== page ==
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The power of community: Reflections on the Vincent Chin 40th Remembrance and Rededication


Monday night, with the national PBS broadcast of the 1988 movie “Who Killed Vincent Chin?” the Vincent Chin 40th Remembrance and Rededication came to a close. The culmination of many months of planning by committee members across the country, with Kresge’s support as a presenting sponsor, the five days of activities in Detroit included film screenings, public art, musical and spoken word performances, panel discussions and more, all to mark the tragic events of 1982 that were a scar on the city and country, but that also energized the modern Asian American civil rights movement. Kresge Detroit Program Wendy Lewis Jackson, in a media conference last month to announce the planned activities, said the foundation supported the effort in hopes that it “will spark a national conversation on democracy, racial justice and Asian American culture. Our hope is that these events will engage present and future generations in the commitment to social justice and the fight against racism and hate.” A number of Kresge staff and Trustee Kathy Ko Chin share their reflections below.


On behalf of The Kresge Foundation, I’d like to express my deep gratitude for the 40th Vincent Chin organizing committee, ACJ, DPTV, CAAM, the city of Detroit, and the impressive intergenerational coalition of national and local groups that have come together around this important weekend. It has been such a joy working with the committee and watching the intentionality, rigor, and care they put into cultivating community at a moment where it could not be more needed.

Our hope is that the remembrance and rededication will offer a container for healing, community-building and movement building across Detroit and lift up the modern Asian American racial justice movement — a new generation of organizers, healers, educators, artists, storytellers, and community leaders who are working to dismantle systemic racial violence of today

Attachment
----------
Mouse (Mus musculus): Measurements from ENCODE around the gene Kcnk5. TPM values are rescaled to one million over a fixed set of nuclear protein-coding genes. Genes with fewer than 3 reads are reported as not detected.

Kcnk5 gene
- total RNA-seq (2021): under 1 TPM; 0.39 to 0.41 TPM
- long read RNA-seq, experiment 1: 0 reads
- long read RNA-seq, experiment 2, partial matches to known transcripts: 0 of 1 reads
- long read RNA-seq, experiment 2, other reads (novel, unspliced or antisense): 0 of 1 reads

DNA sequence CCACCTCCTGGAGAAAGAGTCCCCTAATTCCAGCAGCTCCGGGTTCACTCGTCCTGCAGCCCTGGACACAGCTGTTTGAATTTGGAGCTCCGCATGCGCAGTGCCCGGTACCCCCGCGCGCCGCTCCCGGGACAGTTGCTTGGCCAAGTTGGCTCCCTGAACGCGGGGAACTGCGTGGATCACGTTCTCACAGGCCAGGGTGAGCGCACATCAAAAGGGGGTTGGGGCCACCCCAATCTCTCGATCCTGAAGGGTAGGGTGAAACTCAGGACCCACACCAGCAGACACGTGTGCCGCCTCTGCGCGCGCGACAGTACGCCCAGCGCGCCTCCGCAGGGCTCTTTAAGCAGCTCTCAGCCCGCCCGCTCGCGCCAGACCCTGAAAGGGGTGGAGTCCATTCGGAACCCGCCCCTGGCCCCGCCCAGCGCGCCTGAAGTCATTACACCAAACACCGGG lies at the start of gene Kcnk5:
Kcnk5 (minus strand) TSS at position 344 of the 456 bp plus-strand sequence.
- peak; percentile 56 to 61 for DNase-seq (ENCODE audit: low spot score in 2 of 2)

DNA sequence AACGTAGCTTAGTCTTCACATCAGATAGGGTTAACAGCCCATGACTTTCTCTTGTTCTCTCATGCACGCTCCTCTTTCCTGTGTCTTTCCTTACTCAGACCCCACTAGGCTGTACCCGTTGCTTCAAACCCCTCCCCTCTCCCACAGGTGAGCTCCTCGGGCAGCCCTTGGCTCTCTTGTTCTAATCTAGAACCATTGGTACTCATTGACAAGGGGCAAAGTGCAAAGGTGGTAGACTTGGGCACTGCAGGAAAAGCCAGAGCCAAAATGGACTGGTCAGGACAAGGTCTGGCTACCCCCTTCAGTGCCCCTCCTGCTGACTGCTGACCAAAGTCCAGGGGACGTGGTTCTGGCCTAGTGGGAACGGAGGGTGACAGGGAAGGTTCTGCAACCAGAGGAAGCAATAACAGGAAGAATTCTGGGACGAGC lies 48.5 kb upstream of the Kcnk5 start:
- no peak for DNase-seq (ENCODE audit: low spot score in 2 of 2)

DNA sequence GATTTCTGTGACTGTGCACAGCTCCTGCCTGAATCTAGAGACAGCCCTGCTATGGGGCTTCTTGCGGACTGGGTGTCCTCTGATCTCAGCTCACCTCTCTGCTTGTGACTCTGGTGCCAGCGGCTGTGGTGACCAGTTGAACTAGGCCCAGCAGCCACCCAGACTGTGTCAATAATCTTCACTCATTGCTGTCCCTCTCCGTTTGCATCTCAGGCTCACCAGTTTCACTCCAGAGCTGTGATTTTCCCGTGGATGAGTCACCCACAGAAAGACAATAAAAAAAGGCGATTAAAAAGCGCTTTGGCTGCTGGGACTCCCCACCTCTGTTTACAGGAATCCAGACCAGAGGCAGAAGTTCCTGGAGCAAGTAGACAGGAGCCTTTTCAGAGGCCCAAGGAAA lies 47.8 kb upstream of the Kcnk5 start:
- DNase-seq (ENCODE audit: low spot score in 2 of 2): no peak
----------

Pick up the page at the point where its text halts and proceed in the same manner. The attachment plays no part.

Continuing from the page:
At Kresge, we are committed to cultivating equity and justice in cities across the country. To do so we know that it requires — among other things — nurturing our collective imagination, growing civic capacity, and elevating resident power. And I am grateful that we can practice these things this weekend.

We are honored and humbled to be a supporting partner to this important milestone in the Asian American civil rights movement, along with the community engagement and the public education that continues on today and into the future. Thank you so much!

—Sam Kiyomi Turner, associate program officer, Detroit Program (at the official launch of the Vincent Chin 40th events)

The bus stopped in front of a long-closed, grayed-out old McDonald’s with a For Sale sign in front. It was chilling to see the actual location where Vincent was brutally beaten in the head with a baseball bat. I couldn’t get that image out of my mind while watching the remastered documentary, “Who Killed Vincent Chin?”, later that night. In particular, the eyewitness account from a former police officer from nearly 40 years ago. The witnessing officer was standing right in front of that McDonald’s, then still operating with the full technicolor neon flashing in the night. He recalled seeing the assailant take the bat, pulling it back to swing it, as if for a home run. Later, he saw Vincent’s brains spattered on the pavement. Vincent died four days later.

This Vincent Chin 40th Remembrance and Rededication Weekend (VC40) was about the power of community, coming together to mourn again and to commemorate. We also celebrated and reveled in the power of community, now 40 years later, larger and stronger, bringing Asian Americans, Native Hawaiian and Pacific Islanders and allies from across the country to Detroit. Forty years ago, it was more of a local fight, even though it was a case and that made Asian Americans stand up as one, in a moment of recognition of the need for common identity and unity. But now, 40 years hence, we could all actually show up in Detroit and feel that sense of community, together.

This meant all the more because of the isolation during COVID, when Asian Americans have faced anti-Asian violence of a volume and tenor perhaps even greater than in the 1980s and on a national scale. The power of community felt even more grounding because of Atlanta, NYC, and so many places where we have grieved, one-by-one and as a national community.

Forty years ago, when Vincent Chin was killed, I was a young adult, just starting out on my professional path. I was someone who had already been a student activist for Asian American identity and related issues. I remember how outrageous the murder had been and followed the case closely as it wended its way through our legal system. Just as I had protested many other issues – the Supreme Court Bakke case, apartheid, and immigrant rights – I joined in demonstrations about Vincent Chin.

So, to come to Detroit for the 40th Anniversary of his murder and death has been personally meaningful. As Haas Jr Fund CEO Cathy Cha said on a community-wide Zoom organized by Asian Americans Pacific Islanders in Philanthropy (AAPIP) days after the Atlanta spa killings, Atlanta has become the Vincent Chin of this generation. This has made VC40 all the more meaningful to me, to be in community as a national community and with allies.